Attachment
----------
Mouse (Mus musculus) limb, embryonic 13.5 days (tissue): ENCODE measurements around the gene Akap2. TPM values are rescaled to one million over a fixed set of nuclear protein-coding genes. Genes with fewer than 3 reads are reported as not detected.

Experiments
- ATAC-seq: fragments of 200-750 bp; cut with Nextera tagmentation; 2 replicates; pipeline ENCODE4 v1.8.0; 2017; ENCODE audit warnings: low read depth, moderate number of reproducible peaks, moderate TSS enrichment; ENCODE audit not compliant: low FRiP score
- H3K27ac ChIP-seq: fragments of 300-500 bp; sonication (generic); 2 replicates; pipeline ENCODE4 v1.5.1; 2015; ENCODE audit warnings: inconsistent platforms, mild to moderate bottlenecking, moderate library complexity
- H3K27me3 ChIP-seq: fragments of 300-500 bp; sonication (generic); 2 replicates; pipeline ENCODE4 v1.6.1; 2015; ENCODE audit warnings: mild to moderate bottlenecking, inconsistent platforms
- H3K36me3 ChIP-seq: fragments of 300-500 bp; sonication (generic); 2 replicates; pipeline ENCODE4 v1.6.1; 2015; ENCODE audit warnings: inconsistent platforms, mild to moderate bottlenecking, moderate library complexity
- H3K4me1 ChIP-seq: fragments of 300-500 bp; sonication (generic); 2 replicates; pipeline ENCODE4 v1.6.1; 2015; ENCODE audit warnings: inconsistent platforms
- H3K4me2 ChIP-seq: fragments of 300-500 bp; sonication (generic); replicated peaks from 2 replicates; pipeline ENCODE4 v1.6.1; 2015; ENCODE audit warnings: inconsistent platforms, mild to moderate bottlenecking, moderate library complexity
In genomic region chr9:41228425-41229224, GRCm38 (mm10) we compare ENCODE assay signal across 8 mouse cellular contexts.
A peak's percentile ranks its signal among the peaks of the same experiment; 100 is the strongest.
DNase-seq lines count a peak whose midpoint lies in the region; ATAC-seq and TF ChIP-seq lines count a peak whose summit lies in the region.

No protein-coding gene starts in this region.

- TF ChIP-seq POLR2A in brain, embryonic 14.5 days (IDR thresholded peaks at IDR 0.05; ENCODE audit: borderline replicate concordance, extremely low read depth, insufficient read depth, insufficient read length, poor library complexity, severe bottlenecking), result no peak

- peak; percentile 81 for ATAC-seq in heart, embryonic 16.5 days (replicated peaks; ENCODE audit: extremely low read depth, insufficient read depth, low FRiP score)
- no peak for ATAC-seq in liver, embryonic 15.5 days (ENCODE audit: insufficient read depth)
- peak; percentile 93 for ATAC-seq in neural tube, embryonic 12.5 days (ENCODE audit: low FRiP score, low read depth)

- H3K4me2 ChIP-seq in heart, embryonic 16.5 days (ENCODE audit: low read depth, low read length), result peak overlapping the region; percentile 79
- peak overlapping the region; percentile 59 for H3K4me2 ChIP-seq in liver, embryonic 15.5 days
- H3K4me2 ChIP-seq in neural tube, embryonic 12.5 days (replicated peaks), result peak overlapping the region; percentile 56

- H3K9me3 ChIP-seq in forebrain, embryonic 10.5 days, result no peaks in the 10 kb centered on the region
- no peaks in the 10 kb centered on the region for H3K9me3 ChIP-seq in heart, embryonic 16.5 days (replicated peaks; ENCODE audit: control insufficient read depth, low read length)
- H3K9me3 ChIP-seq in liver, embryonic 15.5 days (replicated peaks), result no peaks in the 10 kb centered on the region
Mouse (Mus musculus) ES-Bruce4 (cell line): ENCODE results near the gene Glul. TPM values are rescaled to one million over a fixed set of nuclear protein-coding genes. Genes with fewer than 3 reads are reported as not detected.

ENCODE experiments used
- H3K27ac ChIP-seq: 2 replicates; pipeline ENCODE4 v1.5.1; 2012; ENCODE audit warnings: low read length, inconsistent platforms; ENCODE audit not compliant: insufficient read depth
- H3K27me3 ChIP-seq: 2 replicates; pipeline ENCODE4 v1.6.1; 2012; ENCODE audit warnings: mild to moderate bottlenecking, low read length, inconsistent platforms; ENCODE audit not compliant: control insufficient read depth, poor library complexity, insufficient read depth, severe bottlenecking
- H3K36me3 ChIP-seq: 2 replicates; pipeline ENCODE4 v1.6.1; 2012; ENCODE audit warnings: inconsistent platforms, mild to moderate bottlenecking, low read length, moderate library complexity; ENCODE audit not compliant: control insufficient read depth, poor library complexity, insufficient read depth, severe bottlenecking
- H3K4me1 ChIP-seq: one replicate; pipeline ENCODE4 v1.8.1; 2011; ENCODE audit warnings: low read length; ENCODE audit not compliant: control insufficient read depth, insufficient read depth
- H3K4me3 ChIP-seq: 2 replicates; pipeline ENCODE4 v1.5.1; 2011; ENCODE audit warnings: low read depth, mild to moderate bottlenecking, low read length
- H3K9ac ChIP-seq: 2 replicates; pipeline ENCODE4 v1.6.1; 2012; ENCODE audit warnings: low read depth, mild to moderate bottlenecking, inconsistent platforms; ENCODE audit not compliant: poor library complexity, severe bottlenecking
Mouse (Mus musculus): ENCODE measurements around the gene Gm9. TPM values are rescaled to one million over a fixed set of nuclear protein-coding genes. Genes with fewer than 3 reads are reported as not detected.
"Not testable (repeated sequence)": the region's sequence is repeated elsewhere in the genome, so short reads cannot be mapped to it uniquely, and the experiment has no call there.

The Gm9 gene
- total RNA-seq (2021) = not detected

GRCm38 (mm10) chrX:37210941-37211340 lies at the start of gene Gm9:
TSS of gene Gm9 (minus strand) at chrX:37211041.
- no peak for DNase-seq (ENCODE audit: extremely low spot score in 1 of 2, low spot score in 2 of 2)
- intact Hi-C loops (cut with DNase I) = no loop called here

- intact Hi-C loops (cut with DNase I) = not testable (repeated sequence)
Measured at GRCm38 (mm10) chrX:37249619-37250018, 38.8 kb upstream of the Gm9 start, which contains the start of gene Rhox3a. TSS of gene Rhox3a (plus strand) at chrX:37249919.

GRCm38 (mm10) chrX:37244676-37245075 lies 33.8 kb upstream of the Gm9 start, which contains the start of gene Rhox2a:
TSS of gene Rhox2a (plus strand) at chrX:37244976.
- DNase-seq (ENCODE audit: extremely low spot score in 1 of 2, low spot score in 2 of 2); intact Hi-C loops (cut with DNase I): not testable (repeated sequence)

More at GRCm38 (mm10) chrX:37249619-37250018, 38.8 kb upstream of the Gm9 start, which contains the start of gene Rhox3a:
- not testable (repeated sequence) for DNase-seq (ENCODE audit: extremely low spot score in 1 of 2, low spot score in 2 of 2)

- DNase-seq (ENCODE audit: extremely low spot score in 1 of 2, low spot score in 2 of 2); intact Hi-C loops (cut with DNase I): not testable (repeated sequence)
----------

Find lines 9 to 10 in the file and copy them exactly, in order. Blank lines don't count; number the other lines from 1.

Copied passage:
In genomic region chr9:41228425-41229224, GRCm38 (mm10) we compare ENCODE assay signal across 8 mouse cellular contexts.
A peak's percentile ranks its signal among the peaks of the same experiment; 100 is the strongest.